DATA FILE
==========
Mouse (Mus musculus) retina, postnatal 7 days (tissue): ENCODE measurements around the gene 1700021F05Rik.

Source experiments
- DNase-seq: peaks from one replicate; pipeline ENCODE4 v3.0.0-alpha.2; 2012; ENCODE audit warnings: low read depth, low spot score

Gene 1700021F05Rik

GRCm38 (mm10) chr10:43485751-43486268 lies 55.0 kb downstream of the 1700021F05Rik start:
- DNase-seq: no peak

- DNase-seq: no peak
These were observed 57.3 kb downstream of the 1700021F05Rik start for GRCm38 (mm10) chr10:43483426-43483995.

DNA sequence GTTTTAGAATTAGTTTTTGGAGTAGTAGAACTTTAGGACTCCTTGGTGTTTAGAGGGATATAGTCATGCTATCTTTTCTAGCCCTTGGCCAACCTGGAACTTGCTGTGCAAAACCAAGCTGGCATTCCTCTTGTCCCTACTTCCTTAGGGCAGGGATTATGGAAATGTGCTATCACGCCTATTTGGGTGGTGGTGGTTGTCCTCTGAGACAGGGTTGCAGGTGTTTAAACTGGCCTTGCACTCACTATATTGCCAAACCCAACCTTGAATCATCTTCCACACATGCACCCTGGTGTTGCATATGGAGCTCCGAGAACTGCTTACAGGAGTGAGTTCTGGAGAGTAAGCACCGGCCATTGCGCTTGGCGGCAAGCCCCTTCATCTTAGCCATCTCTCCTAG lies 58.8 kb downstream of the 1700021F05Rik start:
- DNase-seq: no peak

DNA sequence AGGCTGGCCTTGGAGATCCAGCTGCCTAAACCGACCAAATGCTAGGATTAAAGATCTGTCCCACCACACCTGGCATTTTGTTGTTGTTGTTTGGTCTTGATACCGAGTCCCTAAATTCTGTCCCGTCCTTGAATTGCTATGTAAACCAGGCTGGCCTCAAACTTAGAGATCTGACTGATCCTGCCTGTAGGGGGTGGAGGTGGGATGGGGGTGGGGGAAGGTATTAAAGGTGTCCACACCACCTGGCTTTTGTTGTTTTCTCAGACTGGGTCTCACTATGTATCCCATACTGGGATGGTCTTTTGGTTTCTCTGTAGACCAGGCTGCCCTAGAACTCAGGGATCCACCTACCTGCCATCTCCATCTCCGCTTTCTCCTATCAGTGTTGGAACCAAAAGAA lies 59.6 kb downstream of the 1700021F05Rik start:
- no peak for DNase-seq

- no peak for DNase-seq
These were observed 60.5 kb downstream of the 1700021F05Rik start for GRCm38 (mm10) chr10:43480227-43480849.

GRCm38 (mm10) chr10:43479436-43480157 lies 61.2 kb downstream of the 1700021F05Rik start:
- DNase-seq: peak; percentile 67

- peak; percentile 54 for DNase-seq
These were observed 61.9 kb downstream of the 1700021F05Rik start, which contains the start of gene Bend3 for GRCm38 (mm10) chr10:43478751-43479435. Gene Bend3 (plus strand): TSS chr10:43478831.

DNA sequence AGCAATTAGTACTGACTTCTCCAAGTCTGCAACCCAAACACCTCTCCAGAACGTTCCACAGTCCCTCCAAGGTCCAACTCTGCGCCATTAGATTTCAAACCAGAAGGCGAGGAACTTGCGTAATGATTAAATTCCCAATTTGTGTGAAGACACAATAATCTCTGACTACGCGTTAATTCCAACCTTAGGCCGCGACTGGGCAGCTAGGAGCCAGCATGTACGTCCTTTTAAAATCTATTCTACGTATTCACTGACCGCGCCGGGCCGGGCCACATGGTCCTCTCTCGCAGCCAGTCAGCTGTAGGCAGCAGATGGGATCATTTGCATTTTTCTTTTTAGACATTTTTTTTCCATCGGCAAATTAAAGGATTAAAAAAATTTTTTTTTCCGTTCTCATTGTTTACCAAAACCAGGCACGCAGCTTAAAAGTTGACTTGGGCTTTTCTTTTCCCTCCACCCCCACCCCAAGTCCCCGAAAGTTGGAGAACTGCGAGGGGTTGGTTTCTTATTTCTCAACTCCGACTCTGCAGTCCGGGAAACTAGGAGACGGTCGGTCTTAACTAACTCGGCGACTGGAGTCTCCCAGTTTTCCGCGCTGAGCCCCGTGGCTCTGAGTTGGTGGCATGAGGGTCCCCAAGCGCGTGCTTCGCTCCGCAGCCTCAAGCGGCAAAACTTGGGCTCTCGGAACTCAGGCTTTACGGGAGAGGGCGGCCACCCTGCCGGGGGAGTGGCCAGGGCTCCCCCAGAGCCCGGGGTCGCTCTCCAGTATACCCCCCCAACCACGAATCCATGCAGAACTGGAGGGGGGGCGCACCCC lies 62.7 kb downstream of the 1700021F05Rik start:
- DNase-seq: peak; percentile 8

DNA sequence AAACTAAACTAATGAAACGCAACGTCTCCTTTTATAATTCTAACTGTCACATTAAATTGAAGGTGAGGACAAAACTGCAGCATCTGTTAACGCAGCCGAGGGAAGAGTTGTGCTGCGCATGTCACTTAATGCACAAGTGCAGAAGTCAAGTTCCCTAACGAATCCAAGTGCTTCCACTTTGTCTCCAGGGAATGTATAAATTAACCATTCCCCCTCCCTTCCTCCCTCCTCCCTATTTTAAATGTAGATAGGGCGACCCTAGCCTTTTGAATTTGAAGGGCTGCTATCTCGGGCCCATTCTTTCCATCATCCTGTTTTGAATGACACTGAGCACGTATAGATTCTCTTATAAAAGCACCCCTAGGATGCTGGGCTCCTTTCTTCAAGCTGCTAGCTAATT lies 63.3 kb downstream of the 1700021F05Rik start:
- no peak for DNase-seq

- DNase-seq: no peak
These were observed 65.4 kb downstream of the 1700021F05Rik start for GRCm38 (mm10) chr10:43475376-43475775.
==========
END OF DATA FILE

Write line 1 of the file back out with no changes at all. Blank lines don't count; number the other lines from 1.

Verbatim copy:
Mouse (Mus musculus) retina, postnatal 7 days (tissue): ENCODE measurements around the gene 1700021F05Rik.